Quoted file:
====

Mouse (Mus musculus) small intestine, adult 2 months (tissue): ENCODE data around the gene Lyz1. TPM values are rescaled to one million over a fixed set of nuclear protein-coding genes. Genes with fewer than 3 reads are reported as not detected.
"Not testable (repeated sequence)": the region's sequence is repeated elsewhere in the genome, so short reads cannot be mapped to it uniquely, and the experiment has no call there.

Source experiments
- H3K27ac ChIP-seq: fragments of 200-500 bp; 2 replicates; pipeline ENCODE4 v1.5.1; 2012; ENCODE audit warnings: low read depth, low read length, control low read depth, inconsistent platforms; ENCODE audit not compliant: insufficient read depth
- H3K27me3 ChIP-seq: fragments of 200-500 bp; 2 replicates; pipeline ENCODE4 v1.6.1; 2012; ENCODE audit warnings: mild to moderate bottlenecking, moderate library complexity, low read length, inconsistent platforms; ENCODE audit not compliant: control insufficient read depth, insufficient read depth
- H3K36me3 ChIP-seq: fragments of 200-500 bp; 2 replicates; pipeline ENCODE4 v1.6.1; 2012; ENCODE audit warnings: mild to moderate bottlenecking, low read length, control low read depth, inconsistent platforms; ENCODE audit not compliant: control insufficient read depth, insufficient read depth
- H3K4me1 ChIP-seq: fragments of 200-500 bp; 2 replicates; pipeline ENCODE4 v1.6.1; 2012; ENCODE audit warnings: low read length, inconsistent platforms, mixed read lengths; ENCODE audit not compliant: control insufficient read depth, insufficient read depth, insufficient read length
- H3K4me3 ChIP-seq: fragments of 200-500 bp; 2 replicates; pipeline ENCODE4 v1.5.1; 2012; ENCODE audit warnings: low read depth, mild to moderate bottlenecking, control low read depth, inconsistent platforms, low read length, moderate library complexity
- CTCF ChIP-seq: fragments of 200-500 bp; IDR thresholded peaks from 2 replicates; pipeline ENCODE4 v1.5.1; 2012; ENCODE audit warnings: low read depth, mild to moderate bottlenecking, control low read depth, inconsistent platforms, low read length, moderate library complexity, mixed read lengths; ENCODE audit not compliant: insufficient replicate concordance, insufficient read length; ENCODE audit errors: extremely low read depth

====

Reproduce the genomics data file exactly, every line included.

Mouse (Mus musculus) small intestine, adult 2 months (tissue): ENCODE data around the gene Lyz1. TPM values are rescaled to one million over a fixed set of nuclear protein-coding genes. Genes with fewer than 3 reads are reported as not detected.
"Not testable (repeated sequence)": the region's sequence is repeated elsewhere in the genome, so short reads cannot be mapped to it uniquely, and the experiment has no call there.

Source experiments
- H3K27ac ChIP-seq: fragments of 200-500 bp; 2 replicates; pipeline ENCODE4 v1.5.1; 2012; ENCODE audit warnings: low read depth, low read length, control low read depth, inconsistent platforms; ENCODE audit not compliant: insufficient read depth
- H3K27me3 ChIP-seq: fragments of 200-500 bp; 2 replicates; pipeline ENCODE4 v1.6.1; 2012; ENCODE audit warnings: mild to moderate bottlenecking, moderate library complexity, low read length, inconsistent platforms; ENCODE audit not compliant: control insufficient read depth, insufficient read depth
- H3K36me3 ChIP-seq: fragments of 200-500 bp; 2 replicates; pipeline ENCODE4 v1.6.1; 2012; ENCODE audit warnings: mild to moderate bottlenecking, low read length, control low read depth, inconsistent platforms; ENCODE audit not compliant: control insufficient read depth, insufficient read depth
- H3K4me1 ChIP-seq: fragments of 200-500 bp; 2 replicates; pipeline ENCODE4 v1.6.1; 2012; ENCODE audit warnings: low read length, inconsistent platforms, mixed read lengths; ENCODE audit not compliant: control insufficient read depth, insufficient read depth, insufficient read length
- H3K4me3 ChIP-seq: fragments of 200-500 bp; 2 replicates; pipeline ENCODE4 v1.5.1; 2012; ENCODE audit warnings: low read depth, mild to moderate bottlenecking, control low read depth, inconsistent platforms, low read length, moderate library complexity
- CTCF ChIP-seq: fragments of 200-500 bp; IDR thresholded peaks from 2 replicates; pipeline ENCODE4 v1.5.1; 2012; ENCODE audit warnings: low read depth, mild to moderate bottlenecking, control low read depth, inconsistent platforms, low read length, moderate library complexity, mixed read lengths; ENCODE audit not compliant: insufficient replicate concordance, insufficient read length; ENCODE audit errors: extremely low read depth